Some 6 months after Trump administration officially banned Huawei, the Chinese tech company is still alive and kicking. Even though the war is not over, the battle has been well fought. During this period, key U.S. components and software like Google’s Android operating system, Synopsys’ semiconductor design tools and Skyworks’ radio frequency chips remain unreachable to Huawei.
In a latest twist, Huawei revealed that sourcing the hardware for smartphone manufacturing wasn’t a problem because of the availability of global supply. Not only does the company survive the Trump’s sanction, Huawei Technologies Co. expects its smartphone shipments to grow 20% next year (2020) – even if Google’s software continues to be blocked from its Android phones.
But founder and CEO Ren Zhengfei also realised that to win the war, the soldiers must be well fed or in this case – handsomely rewarded. After all, Huawei’s existence is as good as its 194,000 loyal and motivated employees. Hence, the company has decided to pay out 2 billion Yuan (US$286 million; RM1.2 billion) in bonuses and double almost all employees’ monthly salaries for October.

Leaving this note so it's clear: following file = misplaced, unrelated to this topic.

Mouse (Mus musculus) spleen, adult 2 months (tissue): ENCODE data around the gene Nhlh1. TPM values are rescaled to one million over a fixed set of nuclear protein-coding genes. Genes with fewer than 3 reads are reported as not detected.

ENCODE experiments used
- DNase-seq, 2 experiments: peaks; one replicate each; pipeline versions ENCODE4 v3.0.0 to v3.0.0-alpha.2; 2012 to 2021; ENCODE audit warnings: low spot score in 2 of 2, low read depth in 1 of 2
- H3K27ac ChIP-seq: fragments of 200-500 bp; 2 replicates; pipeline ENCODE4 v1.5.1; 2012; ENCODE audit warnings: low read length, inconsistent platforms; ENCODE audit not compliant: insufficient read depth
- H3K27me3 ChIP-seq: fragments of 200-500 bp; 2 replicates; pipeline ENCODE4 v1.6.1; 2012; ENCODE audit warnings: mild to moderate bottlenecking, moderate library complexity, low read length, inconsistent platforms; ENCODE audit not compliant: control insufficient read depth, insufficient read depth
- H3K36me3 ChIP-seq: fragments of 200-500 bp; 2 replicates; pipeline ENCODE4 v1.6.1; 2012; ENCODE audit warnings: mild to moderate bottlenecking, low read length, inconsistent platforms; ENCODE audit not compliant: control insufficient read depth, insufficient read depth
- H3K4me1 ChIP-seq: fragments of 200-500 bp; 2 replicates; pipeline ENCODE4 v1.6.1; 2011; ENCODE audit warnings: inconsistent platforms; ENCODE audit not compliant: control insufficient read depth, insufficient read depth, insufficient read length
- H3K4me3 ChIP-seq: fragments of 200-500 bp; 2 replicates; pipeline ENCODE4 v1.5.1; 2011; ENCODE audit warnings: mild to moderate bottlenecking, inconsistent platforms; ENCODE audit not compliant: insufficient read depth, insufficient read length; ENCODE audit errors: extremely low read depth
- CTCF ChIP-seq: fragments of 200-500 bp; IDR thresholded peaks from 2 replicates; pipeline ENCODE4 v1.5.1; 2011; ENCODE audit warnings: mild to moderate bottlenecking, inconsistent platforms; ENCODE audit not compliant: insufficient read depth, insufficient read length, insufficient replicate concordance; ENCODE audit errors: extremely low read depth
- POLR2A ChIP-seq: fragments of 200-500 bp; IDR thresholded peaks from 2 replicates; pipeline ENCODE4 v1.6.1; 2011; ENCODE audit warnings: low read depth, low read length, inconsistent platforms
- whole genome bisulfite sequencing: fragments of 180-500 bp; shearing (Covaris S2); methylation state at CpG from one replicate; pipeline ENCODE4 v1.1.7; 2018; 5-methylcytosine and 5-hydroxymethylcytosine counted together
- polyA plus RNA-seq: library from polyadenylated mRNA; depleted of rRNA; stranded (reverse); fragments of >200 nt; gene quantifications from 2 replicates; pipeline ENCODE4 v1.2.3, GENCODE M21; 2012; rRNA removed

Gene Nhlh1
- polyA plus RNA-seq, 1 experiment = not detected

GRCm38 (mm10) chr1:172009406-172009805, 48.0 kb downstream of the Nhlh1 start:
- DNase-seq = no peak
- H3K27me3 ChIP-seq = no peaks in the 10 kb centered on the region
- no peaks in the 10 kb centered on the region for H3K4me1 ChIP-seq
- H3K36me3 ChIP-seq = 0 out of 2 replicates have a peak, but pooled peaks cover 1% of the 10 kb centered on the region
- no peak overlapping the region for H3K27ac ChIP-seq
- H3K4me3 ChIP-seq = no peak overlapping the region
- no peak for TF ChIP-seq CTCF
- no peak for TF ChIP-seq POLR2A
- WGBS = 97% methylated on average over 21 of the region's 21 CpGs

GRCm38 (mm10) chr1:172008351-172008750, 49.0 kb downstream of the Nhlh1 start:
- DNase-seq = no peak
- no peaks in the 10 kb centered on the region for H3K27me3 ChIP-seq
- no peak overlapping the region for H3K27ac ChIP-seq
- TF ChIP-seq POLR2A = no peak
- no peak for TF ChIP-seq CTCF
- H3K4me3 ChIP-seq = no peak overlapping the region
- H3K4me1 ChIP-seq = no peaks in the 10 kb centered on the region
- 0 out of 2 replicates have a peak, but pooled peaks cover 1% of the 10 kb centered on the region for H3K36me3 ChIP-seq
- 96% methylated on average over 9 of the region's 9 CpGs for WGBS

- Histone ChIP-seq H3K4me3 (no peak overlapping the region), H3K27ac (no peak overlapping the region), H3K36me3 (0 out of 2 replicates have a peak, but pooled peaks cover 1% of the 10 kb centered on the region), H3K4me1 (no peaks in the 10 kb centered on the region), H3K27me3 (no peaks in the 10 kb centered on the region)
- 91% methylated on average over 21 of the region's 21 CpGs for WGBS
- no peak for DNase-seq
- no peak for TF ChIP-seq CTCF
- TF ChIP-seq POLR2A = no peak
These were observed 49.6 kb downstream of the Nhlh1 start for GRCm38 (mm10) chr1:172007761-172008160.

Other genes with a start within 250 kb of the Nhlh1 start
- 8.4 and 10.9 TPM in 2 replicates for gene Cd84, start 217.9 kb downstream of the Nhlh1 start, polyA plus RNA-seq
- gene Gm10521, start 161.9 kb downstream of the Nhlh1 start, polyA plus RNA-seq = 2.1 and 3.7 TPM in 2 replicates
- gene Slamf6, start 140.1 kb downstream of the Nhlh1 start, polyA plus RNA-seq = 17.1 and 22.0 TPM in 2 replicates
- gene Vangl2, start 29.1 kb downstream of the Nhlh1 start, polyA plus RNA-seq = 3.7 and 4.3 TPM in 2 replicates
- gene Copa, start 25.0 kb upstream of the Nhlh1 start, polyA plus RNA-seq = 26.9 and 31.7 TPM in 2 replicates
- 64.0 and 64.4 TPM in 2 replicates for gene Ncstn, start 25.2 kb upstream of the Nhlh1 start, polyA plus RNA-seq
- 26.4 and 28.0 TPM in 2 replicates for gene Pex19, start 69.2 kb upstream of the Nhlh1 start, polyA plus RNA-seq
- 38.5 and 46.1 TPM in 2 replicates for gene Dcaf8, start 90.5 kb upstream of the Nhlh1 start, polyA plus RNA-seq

The surprising cash reward is a mark of recognition for helping the world’s largest telecoms equipment maker counter U.S. sanctions imposed by President Donald Trump. An internal message to staff says – “In 2019, the company and all employees were, and are, facing extraordinarily external challenges. Upon approval by the company’s president, a special dedication award will be paid.”
The staggering bonus will be distributed to all active employees of Huawei and its direct subsidiaries with a performance rating “above C”. While the bonus will be equal to each employee’s base October salary, those who have recently joined will get pro rated for length of service. An additional bonus will be paid to supply chain and R&D staff on the frontline.
The research and development teams and those working to shift the company’s supply chains away from the United States will get the lion’s share of the reward for obvious reason. Sources revealed the total cost of the bonuses were as high as US$1.5 billion initially, before being revised down to US$286 million (2 billion Yuan).